Autism, parenting, and learning from my mistakes

m 27

Matthew more than survived my autism parenting mistakes

My son Matthew is approaching his 28th birthday. That would make me a well seasoned autism mom who has learned from doing and  making a zillion mistakes along the way.

Here is a partial list of key mistakes that I have learned from:

  • Stressing math and reading at every IEP meeting. What good was math and reading if  Matthew couldn’t connect with his teacher and his classmates? If I could do it over again, I’d encourage his teacher, his aide, and everyone in his therapeutic circle to engage with him in a relationship based way.
  • Finishing Matthew’s sentences. People learn nothing if you are always finishing their sentences. I’ve learned it is better to be patient, and to wait…….and to  listen.
  • Being the parent who was “better” with Matthew. “You’re better with Matthew,” my husband used to say. So I was exhausted and resentful. I should have demanded that Peter “be better” too. I did, eventually, and now we are (almost) even, and that is the way it is supposed to be.
  • Hoping (even assuming) that Matthew’s siblings would be movies-made-for-TV-super-siblings. They are currently in the super category, but it was a process.
  • Trying too hard to “make things right” for Matthew’s siblings during difficult times.
  • Not getting professional help when I was overwhelmed. “Talking to a therapist is not going to fix anything. I just have to tough it out.” Not true.
  • Not connecting the members of Matthew’s treatment team. Why didn’t I do that? We were all managing Matthew’s challenges in different ways. It must have been so confusing for him.
  • Doing too much for Matthew. Not only was Matthew capable of doing so much, he loves working and the praise that follows.
  • Leaving Matthew with a sitter that I wasn’t sure about. Ugh.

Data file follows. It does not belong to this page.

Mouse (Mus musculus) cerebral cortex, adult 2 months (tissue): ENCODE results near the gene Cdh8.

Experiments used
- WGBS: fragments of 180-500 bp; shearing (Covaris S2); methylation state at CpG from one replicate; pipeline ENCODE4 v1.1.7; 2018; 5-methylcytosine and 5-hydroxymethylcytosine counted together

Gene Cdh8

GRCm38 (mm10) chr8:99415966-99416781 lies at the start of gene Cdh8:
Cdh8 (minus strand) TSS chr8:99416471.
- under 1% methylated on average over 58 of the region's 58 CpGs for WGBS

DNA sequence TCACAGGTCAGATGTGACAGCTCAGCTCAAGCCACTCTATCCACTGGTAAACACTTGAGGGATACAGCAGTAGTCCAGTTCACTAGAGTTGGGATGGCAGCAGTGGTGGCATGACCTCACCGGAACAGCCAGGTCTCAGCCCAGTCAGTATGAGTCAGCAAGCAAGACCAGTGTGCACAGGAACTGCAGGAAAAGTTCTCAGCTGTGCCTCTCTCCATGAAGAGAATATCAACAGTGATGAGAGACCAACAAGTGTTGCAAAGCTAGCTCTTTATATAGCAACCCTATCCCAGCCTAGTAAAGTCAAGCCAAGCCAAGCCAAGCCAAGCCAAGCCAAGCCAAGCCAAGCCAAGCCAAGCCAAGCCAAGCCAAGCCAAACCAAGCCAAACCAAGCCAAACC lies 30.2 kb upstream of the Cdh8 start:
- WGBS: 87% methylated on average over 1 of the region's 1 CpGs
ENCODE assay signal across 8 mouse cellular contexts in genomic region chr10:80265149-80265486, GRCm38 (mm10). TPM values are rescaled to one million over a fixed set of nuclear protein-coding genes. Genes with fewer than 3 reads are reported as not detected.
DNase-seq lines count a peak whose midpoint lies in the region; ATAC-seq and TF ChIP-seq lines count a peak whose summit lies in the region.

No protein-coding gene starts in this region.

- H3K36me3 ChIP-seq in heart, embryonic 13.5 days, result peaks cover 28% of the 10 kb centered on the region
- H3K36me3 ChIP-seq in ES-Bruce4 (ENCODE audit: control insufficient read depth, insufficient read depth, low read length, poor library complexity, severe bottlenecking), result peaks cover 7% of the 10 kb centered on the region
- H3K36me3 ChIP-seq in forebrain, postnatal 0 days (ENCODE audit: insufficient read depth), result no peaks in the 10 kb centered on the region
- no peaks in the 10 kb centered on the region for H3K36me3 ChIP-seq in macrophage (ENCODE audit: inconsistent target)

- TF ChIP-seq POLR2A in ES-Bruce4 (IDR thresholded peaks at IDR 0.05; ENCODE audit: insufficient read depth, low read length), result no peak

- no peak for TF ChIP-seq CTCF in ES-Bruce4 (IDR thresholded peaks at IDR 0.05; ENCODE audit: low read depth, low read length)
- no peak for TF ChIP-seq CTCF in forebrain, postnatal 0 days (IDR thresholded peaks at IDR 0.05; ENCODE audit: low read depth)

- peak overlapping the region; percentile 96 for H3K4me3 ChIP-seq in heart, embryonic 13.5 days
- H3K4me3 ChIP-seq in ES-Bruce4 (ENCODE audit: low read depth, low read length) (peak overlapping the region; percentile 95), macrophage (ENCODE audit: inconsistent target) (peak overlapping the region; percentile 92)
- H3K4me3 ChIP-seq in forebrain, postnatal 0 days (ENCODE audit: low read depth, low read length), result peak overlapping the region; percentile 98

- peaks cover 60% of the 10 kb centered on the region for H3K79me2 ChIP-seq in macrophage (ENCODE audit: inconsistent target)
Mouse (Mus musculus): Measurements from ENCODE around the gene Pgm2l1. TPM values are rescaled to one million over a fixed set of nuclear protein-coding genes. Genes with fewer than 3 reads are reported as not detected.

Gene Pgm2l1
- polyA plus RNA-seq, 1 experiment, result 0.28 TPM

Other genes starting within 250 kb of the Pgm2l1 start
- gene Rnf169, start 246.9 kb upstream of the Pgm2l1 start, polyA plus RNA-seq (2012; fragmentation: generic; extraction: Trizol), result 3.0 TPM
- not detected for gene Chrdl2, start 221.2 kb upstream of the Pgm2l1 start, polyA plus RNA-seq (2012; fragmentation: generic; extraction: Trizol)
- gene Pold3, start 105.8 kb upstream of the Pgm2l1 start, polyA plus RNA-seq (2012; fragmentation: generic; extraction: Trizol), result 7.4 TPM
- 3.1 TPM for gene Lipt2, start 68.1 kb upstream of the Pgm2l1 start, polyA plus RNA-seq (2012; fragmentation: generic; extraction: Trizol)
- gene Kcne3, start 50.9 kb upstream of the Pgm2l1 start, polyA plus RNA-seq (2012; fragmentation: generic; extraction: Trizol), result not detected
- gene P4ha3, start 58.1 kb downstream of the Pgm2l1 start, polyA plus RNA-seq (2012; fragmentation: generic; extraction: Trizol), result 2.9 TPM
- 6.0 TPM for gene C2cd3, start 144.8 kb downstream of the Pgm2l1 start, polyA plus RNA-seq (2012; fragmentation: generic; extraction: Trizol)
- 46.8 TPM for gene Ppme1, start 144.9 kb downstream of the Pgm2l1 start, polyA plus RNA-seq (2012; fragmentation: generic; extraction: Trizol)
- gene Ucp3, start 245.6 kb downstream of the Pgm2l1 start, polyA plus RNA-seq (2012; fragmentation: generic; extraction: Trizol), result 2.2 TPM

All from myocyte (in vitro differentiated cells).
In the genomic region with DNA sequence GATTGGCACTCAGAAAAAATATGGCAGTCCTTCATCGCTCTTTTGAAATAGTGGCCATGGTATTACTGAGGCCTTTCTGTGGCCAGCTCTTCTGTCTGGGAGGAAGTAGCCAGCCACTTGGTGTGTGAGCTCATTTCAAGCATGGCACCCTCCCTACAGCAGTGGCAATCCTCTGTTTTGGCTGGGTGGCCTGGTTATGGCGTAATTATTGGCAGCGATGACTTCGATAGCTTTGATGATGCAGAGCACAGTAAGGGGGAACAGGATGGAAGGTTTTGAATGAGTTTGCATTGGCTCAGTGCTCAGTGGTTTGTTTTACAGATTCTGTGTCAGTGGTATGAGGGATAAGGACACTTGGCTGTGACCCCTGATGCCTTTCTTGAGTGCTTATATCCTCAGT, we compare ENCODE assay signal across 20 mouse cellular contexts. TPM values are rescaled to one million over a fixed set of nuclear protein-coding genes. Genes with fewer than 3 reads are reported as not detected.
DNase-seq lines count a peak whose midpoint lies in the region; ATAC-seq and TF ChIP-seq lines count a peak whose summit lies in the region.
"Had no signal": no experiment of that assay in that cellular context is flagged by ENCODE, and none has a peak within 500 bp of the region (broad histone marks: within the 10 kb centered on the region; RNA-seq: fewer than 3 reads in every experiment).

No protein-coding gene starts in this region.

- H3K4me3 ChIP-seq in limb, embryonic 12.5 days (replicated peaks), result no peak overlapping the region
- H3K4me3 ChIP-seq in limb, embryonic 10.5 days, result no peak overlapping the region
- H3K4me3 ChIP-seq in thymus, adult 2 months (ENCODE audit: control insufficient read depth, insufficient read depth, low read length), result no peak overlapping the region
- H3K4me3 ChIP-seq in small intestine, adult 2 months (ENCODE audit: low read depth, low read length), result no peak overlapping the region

Enough for now. I’m sure I’ll wake up in the middle of the night and remember more.

What have you learned from your autism parenting mistakes?

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Next time: Autism parenting then vs. autism parenting now.

You might also find the following posts helpful:

10 things to be aware of about autism

Advice for parents of newly diagnosed children

On autism moms 

 

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About the author

Laura Shumaker is a nationally recognized writer, autism and disabilities advocate. Her essays have appeared in many places, including the New York Times, CNN, NPR, and in a popular autism and disabilities blog for The San Francisco Chronicle. She’s the mother of three terrific sons, and her oldest son, Matthew, is the subject of her book A Regular Guy: Growing Up with Autism.

Comments

  1. Mary McKinney says

    I have done too much for my son when he was quite capable of doing it himself, but I never ASKED him to do it. If I had, I would have found he was able. So now I try at the age of 9, to let him do more.

    I worried too much. He’s going to grow up in spite of my parenting mistakes, so I needed to have more confidence that he would be ok.

  2. says

    Hi Laura, I love your posts. So real to me. My Matthew was born brain damaged in 1970 and was never really diagnosed with anything specific – bandied about were: autism, (he had many symptoms)intellectual disability, (they used the “R” word) cerebral palsy and spastic. He was declared a “vegetable with a heartbeat” by a pediatrician shortly after birth. Matt lived to be forty. In his short, spectacular life he attended local integrated schools, lived with a single mom for fifteen years in his own home, learned to swim and had a paper route.
    I would love to communicate with you. We have so much in common. I have written a book about Matthew’s remarkable life (the royalties are going to charity). http://www.donnakirk.com

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